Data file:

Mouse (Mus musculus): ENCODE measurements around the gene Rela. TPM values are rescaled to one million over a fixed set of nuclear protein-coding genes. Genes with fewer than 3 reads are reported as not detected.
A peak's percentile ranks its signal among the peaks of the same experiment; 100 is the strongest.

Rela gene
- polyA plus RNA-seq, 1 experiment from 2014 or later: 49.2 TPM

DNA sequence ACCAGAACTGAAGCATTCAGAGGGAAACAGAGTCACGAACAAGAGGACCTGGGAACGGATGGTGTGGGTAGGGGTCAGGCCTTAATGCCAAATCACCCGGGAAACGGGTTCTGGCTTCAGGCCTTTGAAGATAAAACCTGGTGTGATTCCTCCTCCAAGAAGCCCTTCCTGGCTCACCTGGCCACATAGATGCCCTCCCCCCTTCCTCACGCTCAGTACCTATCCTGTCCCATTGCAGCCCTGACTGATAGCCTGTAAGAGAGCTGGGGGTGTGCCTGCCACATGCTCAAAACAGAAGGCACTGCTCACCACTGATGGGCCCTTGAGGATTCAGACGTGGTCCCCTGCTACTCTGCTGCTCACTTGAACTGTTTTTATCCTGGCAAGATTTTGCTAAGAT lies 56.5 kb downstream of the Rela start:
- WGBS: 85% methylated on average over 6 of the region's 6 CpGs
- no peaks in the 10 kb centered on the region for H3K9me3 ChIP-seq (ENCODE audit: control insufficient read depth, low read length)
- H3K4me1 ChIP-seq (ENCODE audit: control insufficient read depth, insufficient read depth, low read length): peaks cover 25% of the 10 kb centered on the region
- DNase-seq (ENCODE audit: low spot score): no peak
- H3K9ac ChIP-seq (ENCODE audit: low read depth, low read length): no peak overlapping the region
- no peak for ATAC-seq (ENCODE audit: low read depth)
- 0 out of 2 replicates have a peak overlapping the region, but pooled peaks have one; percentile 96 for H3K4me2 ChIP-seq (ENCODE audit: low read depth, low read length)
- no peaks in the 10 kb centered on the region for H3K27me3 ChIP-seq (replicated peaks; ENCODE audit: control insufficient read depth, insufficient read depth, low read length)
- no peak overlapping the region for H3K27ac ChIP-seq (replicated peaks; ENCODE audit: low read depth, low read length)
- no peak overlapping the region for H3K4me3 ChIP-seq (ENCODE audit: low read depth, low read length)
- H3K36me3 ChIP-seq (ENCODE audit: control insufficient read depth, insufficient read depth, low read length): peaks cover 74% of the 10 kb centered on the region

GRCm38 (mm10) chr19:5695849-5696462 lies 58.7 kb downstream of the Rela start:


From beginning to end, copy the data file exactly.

Mouse (Mus musculus): ENCODE measurements around the gene Rela. TPM values are rescaled to one million over a fixed set of nuclear protein-coding genes. Genes with fewer than 3 reads are reported as not detected.
A peak's percentile ranks its signal among the peaks of the same experiment; 100 is the strongest.

Rela gene
- polyA plus RNA-seq, 1 experiment from 2014 or later: 49.2 TPM

DNA sequence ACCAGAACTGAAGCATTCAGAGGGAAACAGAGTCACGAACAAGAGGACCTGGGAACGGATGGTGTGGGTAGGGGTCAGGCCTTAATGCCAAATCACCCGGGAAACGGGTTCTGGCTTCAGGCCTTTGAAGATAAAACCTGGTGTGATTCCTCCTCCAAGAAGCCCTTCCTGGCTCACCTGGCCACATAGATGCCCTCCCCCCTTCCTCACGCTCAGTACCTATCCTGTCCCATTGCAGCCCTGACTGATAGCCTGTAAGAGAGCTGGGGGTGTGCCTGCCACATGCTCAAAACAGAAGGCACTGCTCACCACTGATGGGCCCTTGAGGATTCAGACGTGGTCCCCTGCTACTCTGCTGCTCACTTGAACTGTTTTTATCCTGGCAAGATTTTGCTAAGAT lies 56.5 kb downstream of the Rela start:
- WGBS: 85% methylated on average over 6 of the region's 6 CpGs
- no peaks in the 10 kb centered on the region for H3K9me3 ChIP-seq (ENCODE audit: control insufficient read depth, low read length)
- H3K4me1 ChIP-seq (ENCODE audit: control insufficient read depth, insufficient read depth, low read length): peaks cover 25% of the 10 kb centered on the region
- DNase-seq (ENCODE audit: low spot score): no peak
- H3K9ac ChIP-seq (ENCODE audit: low read depth, low read length): no peak overlapping the region
- no peak for ATAC-seq (ENCODE audit: low read depth)
- 0 out of 2 replicates have a peak overlapping the region, but pooled peaks have one; percentile 96 for H3K4me2 ChIP-seq (ENCODE audit: low read depth, low read length)
- no peaks in the 10 kb centered on the region for H3K27me3 ChIP-seq (replicated peaks; ENCODE audit: control insufficient read depth, insufficient read depth, low read length)
- no peak overlapping the region for H3K27ac ChIP-seq (replicated peaks; ENCODE audit: low read depth, low read length)
- no peak overlapping the region for H3K4me3 ChIP-seq (ENCODE audit: low read depth, low read length)
- H3K36me3 ChIP-seq (ENCODE audit: control insufficient read depth, insufficient read depth, low read length): peaks cover 74% of the 10 kb centered on the region

GRCm38 (mm10) chr19:5695849-5696462 lies 58.7 kb downstream of the Rela start: